Gitlab git diff patch no longer working


I’ve got a gitlab project for my c++ project. In order to help the test team test the program, the code needs to be modified.

For this, the changes are made and then a patch file is created (git diff of all changes written to a single patch file). Since the creation of the patch file, minor changes have been made to the source code.

My patch file now no longer works as the line numbers don’t match up.

Is there any way I can prevent this?



Can you share how the patch file is applied, and generated before? I remember some differences between using patch -p0 and git am for Git created patch sets.

Some sample source code and project would be helpful, too :slight_smile:

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Hi dnsmichi,

To generate my patch file, I would just do git status, followed by git diff of the files highlighted by git status piped to one patch file.

Here’s a comparison between my initial non-working patch and the patch that I regenerated.

Thanks again,


Thanks for the details. Which commands are being used to apply the patch files?

I know that git apply and git am try to resolve conflicts with some advanced merge techniques, whereas patch fails if the lines diff does not add up.

Hi again,

I’m just using git apply followed by the name of the patch file

Thanks again,


Hm, ok, then I am on the wrong path here.

An alternative idea could be tracking the changes in a separate MR/Git branch called test-diff, and when the team needs to test something specific, you can either rebase against the test-diff branch, or merge the changes. Alternatively, use git cherry-pick <commit id>.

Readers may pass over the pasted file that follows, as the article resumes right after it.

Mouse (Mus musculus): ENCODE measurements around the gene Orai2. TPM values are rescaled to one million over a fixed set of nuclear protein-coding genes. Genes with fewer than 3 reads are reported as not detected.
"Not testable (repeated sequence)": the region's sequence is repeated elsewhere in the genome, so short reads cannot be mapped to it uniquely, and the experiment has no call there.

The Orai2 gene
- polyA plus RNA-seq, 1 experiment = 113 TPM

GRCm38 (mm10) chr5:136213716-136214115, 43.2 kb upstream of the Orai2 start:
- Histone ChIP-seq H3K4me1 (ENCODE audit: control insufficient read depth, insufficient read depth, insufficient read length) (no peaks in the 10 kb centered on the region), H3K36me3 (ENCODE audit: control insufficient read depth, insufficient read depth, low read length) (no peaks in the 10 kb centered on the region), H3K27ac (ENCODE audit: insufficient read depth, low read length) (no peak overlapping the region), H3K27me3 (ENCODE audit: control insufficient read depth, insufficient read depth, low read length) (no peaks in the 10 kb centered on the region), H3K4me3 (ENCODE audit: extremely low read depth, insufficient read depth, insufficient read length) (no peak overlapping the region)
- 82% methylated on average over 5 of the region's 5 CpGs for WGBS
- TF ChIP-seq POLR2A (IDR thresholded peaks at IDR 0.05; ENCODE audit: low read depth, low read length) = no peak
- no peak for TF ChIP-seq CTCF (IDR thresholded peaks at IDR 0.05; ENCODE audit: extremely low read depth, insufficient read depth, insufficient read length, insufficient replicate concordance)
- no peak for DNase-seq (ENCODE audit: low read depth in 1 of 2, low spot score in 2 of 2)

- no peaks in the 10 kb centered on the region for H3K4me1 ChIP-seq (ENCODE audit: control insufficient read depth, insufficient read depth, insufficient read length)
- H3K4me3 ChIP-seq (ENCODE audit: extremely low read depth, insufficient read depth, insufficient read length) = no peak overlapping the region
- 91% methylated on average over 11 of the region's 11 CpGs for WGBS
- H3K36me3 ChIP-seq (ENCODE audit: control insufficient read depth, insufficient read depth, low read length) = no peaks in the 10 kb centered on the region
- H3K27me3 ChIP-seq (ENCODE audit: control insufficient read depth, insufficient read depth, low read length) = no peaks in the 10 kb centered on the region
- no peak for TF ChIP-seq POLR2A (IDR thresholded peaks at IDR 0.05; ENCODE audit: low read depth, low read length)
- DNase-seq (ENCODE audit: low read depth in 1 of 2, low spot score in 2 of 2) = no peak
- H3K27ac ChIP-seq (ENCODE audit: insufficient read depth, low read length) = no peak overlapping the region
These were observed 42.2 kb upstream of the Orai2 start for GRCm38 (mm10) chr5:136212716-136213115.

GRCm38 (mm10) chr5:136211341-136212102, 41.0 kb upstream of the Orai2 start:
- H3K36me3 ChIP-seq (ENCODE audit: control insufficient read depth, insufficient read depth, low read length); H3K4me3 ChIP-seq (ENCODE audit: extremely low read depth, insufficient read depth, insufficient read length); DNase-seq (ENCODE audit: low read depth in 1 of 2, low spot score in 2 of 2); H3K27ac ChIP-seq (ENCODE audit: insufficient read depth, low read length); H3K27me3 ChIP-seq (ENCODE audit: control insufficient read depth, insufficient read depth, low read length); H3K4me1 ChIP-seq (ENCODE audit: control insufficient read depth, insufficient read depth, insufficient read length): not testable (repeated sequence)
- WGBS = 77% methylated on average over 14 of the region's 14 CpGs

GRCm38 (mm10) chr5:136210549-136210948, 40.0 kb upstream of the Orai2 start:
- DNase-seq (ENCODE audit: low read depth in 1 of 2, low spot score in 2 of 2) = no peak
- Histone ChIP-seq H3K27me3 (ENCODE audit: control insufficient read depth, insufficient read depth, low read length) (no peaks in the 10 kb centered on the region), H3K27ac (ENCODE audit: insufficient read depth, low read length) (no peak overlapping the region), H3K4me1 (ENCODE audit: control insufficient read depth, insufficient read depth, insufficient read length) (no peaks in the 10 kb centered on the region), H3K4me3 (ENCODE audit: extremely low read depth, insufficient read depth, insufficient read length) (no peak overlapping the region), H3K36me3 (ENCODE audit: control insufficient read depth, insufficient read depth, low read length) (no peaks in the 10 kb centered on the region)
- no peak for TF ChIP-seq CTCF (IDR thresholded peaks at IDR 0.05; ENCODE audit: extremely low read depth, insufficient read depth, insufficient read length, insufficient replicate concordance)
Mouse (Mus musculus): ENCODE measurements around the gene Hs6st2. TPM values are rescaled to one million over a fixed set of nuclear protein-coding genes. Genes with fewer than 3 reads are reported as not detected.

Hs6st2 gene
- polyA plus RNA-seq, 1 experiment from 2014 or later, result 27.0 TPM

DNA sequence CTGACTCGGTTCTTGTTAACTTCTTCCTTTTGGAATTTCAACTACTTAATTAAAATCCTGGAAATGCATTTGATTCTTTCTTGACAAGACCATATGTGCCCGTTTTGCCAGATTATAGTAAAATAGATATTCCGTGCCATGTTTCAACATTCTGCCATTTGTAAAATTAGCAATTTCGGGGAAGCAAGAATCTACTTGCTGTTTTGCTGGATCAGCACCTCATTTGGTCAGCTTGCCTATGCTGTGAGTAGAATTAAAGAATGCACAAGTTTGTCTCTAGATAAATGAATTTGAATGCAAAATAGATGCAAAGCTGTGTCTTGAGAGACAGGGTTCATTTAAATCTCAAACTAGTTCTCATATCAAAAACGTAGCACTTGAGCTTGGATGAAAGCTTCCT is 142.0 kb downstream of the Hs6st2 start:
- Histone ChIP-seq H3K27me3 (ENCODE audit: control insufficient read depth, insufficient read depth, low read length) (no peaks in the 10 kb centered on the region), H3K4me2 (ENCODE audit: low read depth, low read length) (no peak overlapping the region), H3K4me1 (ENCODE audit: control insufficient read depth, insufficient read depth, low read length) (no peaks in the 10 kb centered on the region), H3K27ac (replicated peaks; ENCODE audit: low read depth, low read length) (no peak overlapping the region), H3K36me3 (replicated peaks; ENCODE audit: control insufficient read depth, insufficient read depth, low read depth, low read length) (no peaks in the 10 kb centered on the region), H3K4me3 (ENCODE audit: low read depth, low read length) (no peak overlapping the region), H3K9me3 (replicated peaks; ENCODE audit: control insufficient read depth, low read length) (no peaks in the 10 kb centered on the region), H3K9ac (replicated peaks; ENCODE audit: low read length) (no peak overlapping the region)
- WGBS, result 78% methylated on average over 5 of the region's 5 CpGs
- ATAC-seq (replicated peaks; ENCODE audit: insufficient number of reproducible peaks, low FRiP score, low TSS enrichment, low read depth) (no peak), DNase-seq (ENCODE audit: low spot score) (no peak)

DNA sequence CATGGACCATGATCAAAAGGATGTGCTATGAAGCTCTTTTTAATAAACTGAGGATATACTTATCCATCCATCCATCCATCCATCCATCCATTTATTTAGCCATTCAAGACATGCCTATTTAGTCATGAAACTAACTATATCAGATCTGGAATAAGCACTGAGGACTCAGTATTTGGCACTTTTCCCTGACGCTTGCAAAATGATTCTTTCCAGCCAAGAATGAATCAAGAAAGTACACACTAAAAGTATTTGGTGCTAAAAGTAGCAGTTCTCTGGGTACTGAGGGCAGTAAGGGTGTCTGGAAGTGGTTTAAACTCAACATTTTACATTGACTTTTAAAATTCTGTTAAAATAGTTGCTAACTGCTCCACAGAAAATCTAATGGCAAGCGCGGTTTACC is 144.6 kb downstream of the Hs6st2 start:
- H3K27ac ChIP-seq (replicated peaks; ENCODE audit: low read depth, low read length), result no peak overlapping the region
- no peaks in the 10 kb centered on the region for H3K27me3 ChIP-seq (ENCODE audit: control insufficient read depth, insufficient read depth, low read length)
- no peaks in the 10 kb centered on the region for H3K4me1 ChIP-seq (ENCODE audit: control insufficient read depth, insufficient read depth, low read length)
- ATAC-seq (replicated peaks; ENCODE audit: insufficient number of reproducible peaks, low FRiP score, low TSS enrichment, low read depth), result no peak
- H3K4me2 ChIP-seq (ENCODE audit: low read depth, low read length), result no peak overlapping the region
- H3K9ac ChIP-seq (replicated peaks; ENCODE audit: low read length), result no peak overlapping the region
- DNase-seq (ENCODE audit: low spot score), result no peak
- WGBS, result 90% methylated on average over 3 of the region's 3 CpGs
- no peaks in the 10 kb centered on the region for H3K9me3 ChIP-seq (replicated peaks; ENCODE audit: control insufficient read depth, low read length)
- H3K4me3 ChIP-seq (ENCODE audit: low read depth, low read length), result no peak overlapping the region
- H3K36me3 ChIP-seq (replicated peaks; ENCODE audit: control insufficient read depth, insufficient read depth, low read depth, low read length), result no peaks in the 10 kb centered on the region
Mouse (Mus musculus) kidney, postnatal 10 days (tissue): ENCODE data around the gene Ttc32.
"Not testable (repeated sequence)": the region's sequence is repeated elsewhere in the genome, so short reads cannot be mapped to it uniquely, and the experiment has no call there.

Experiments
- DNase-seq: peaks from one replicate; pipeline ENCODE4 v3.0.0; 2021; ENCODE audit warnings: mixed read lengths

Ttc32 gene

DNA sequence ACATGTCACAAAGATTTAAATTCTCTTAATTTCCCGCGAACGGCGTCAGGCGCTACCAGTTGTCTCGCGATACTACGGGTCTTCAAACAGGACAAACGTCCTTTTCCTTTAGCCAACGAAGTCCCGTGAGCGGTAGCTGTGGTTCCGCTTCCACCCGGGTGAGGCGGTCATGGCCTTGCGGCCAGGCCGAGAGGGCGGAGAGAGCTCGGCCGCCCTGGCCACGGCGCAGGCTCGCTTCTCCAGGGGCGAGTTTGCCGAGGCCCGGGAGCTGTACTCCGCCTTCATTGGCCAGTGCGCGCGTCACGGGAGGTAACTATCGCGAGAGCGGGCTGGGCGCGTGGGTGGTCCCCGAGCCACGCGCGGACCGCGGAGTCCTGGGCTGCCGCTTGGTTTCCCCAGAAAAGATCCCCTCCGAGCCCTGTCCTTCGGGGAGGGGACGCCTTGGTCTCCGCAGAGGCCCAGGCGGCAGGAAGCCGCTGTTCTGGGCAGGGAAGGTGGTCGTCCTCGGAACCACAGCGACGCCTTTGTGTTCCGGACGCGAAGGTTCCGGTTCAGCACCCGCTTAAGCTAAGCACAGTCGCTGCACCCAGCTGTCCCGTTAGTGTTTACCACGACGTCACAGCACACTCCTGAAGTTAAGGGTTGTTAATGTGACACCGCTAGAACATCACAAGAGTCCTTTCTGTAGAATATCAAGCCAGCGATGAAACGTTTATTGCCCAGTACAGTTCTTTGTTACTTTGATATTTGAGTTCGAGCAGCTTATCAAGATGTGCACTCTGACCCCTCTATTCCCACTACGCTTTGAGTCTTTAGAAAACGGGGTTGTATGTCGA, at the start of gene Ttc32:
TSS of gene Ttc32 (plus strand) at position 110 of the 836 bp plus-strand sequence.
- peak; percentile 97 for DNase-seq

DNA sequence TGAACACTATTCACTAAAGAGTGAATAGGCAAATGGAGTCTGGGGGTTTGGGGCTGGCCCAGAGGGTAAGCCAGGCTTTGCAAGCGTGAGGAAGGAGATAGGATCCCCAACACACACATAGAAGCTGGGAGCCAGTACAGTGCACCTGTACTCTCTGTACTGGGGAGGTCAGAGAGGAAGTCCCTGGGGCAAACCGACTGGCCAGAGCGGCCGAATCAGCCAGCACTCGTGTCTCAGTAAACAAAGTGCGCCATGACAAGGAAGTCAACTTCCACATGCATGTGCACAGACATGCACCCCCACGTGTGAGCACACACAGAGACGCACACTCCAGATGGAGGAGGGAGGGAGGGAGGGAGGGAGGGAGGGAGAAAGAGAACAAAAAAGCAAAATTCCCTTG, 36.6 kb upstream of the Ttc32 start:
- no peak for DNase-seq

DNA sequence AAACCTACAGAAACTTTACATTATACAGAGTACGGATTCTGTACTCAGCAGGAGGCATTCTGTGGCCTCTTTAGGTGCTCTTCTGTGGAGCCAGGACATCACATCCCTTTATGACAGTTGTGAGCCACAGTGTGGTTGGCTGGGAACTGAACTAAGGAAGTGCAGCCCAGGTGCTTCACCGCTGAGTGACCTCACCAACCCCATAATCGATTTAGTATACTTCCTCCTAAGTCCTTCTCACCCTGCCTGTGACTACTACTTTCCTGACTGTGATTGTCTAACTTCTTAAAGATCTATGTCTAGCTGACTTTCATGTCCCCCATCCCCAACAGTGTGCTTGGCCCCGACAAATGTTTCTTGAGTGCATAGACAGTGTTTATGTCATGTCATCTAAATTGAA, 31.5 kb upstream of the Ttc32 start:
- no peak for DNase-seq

Something like this, based on the dev branch.

git checkout dev
git checkout -b test-diff
vim main.cpp
<add changes>
git commit -avm "Test required changes" 
git push 
<Create draft MR>

When a new feature is pushed to the dev branch, and tests should be triggered again, rebase the test-diff branch against dev.

git fetch
git checkout test-diff
git rebase dev
git push --force 

It might not work for large patch diff sets, but the previous git base can help Git to determine the best merge/rebase strategies without failure.

If that idea does not work, a different strategy to patching will be needed, I guess. Feature flags / debug parameters for debug builds come to mind. In a previous project, we used macro definitions (#ifdef) to build specific dev code. It was reading the CMake variable CMAKE_BUILD_TYPE with RelWithDebugInfo, Release, Debug and set the preprocessor macros then.

While the different ifdef’s will increase maintenance for developers, it also increases efficiency with a single source of truth for all code changes, and runtime build parameters. Thinking more about it - probably I would suggest going this way, instead of the MR git branch strategy noted above.

Thanks, I will try that out.